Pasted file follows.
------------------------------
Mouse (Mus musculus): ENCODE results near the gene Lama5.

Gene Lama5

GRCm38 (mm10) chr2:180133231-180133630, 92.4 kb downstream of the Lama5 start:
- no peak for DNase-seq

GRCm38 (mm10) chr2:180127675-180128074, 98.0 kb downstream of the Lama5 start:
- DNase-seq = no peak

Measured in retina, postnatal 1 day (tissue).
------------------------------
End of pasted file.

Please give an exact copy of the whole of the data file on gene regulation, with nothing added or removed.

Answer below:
Mouse (Mus musculus): ENCODE results near the gene Lama5.

Gene Lama5

GRCm38 (mm10) chr2:180133231-180133630, 92.4 kb downstream of the Lama5 start:
- no peak for DNase-seq

GRCm38 (mm10) chr2:180127675-180128074, 98.0 kb downstream of the Lama5 start:
- DNase-seq = no peak

Measured in retina, postnatal 1 day (tissue).